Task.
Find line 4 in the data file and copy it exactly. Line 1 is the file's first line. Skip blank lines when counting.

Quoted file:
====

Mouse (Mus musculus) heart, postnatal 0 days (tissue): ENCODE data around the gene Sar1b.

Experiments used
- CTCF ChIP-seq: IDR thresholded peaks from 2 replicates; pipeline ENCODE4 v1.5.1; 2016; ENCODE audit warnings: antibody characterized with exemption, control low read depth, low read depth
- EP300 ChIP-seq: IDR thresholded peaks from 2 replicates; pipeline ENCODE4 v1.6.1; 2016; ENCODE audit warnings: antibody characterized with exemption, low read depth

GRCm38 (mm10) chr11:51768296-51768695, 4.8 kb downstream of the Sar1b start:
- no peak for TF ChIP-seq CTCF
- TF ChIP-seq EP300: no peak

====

- EP300 ChIP-seq: IDR thresholded peaks from 2 replicates; pipeline ENCODE4 v1.6.1; 2016; ENCODE audit warnings: antibody characterized with exemption, low read depth